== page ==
BEIJING — Over the last decade, Chinese tech company Meitu has amassed 1.5 billion users who download its arsenal of photo-editing apps to beautify themselves. The Xiamen-based company, which claims to have the largest database of human portraits on the planet, plans to restructure the company by moving away from merely providing tools and evolving into a social media ecosystem, it said Thursday.
Meitu chief executive officer and founder Wu Xinhong outlined its business strategy for the next decade at a press conference in Beijing. It involves two main shifts, with the upgrades set to take place on Sept. 21. First is taking its main beauty editing app in China, Meitu, and expanding it to behave more like Instagram, which as yet does not have an equivalent in China; and increasing social functions on Meipai, its video-editing app, to take advantage of the boom in sharing short video and live-streaming.
“While image-based social media has a massive overseas market, there has been no such counterpart in China,” Wu said. “Meitu is set to become a one-stop solution: After processing their photos, users can share right here on the Meitu app.”
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With respect to Meipai, the company is using a new catchphrase: “Talent worth sharing.” Wu unveiled a new social feature called “homework” soon to be launched. The new capability allows users to respond to a tutorial video — whether it be the latest new dance challenge or a makeup look — with their own video as a comment beneath it.
The market seemed to respond positively to the move, with Meitu shares rising 1.53 percent on Thursday.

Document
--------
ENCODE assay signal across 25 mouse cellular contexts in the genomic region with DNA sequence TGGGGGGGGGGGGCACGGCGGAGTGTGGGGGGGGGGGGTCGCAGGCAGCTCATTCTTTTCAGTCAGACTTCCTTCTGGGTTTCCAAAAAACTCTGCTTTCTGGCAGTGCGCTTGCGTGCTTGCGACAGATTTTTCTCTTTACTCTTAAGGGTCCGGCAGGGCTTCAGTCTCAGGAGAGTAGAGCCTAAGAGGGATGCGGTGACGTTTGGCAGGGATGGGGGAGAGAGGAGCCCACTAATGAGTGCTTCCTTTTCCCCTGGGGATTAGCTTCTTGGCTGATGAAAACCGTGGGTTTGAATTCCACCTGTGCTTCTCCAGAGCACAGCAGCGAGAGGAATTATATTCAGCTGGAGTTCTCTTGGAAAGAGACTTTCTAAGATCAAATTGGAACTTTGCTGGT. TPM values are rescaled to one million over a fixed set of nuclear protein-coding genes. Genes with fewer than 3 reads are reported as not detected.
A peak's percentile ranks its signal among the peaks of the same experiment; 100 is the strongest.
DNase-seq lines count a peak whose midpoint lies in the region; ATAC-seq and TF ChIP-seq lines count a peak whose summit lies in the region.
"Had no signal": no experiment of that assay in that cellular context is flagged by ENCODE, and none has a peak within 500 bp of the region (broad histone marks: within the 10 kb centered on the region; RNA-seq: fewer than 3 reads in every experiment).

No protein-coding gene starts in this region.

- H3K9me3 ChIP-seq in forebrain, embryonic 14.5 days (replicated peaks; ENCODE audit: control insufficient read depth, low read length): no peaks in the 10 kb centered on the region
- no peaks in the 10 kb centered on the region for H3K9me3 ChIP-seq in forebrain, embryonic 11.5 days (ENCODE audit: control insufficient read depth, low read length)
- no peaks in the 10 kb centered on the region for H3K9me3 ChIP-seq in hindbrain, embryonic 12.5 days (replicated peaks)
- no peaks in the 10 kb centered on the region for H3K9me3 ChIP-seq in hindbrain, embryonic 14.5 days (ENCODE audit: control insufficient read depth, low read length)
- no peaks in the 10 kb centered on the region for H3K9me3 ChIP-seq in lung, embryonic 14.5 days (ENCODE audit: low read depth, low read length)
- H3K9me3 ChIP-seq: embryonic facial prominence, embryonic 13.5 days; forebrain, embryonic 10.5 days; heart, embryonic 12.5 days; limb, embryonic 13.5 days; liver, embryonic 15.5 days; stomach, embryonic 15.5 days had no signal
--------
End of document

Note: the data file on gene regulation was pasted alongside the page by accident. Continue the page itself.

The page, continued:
In a July 27 note, Jefferies analyst Karen Chan highlighted that “video including both long and short form, social and top mobile apps are share gainers and should show the highest resilience, while portal, vertical and search could be more vulnerable to share loss.”
Leveraging social networks is also what led to the meteoric rise of Pinduoduo, which now ranks as the country’s third largest e-commerce platform, something it achieved in just three years.
Aside from the new focus on social, Meitu’s management has also been more vocal about moving beauty from the virtual world to off-line.
It already makes a number of smartphones designed with special camera lenses and filters to help make the user look their best but last month, speaking at tech conference Rise in Hong Kong, Wu said the company would start producing skin-care analysis devices, which would help the company suggest and link to real world cosmetic treatments.
Meitu put that new capability on display in late July, welcoming 20,000 visitors to the company’s first-ever “Meivolution” festival, a two-day beauty event in Shanghai. There, users were able to try out the firm’s new device. Users snap photos of their face up close and an app helps to assess each person’s customized skin-care needs.